However, most of the state was not occupied in force until 1865. When compared with other Confederate states, Alabama, with the exception of the Mobile area, experienced relatively little military action. However, the conflict devastated the economic, political, and social life of the state. Though the state was readmitted to the Union on 25 June 1868, the devastation continued through the Reconstruction period. The deepening poverty experienced resulted in mass migration. Alabama ratified the Thirteenth Amendment to the U.S. Constitution in 1865, but in 1867 it refused to ratify the Fourteenth Amendment and was placed under military rule. That rule ended the following year when a new state legislature operating under a new constitution approved the Fourteenth Amendment. However, federal troops did not leave Alabama until 1876, and African Americans continued to suffer enormous oppression for decades.
In the Reconstruction era Alabama's government was dominated by the so-called carpetbaggers and scalawags, and corruption was widespread. Few reforms emerged during the period; but the mining of coal and iron was expanded by Daniel Pratt and his successor, H. F. De Bardeleben, marking the rise of industry in Alabama.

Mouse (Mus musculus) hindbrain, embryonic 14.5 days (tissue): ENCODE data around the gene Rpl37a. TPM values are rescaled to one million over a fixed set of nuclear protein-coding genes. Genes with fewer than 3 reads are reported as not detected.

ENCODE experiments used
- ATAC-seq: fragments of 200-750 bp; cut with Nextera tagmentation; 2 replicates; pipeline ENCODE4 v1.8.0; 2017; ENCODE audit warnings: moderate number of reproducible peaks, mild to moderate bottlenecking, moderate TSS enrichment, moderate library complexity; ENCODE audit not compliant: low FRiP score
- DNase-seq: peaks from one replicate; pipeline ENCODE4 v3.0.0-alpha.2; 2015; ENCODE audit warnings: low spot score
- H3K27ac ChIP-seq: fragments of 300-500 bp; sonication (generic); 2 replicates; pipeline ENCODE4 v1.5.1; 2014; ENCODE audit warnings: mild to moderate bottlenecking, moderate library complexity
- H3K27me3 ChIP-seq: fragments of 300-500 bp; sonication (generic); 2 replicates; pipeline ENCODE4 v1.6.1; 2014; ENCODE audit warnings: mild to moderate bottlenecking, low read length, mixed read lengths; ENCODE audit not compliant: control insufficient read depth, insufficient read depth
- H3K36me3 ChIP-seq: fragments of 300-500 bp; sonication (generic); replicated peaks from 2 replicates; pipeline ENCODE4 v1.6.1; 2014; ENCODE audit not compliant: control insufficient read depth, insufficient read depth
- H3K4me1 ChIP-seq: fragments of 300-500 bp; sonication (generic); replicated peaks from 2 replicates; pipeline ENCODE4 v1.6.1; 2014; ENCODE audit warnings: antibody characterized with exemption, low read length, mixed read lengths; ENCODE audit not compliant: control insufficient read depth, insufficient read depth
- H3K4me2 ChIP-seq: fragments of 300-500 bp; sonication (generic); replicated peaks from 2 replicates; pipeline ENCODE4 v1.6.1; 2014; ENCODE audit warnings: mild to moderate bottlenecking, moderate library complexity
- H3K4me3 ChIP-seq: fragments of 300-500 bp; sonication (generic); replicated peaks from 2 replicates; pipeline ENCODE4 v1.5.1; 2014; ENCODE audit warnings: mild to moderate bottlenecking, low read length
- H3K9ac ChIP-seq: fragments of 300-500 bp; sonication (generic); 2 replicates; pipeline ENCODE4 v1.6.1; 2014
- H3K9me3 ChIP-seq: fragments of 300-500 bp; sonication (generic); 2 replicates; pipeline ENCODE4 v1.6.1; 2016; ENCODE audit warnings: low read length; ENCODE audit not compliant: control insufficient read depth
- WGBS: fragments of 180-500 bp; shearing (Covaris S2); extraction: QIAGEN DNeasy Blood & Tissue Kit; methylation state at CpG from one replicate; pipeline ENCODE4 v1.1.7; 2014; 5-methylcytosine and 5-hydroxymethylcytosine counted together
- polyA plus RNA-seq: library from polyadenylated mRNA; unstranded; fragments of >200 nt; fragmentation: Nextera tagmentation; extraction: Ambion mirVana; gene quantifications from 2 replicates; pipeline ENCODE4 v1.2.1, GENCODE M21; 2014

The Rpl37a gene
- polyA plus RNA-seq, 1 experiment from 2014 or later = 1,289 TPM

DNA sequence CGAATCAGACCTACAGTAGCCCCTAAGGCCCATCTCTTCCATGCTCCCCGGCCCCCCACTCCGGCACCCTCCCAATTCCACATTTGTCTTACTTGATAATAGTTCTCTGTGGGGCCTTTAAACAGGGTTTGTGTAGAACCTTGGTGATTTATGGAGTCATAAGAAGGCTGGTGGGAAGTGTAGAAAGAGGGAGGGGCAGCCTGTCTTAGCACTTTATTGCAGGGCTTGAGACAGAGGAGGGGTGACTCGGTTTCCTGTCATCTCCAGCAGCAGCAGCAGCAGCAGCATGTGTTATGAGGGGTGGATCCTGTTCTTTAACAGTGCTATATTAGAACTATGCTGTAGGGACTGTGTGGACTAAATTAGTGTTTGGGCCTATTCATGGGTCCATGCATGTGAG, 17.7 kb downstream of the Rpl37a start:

In the 1860s and 1870s, 10 to 15 percent of the entire white population of Alabama migrated, with a third of these migrants going to Texas. Railroads were completed across the state in the 1870s, leading to the industry of mining of Alabama's rich mineral deposits of coal, iron ore, and limestone. By 1880, steel, iron, lumber, and textile industries were rapidly expanding.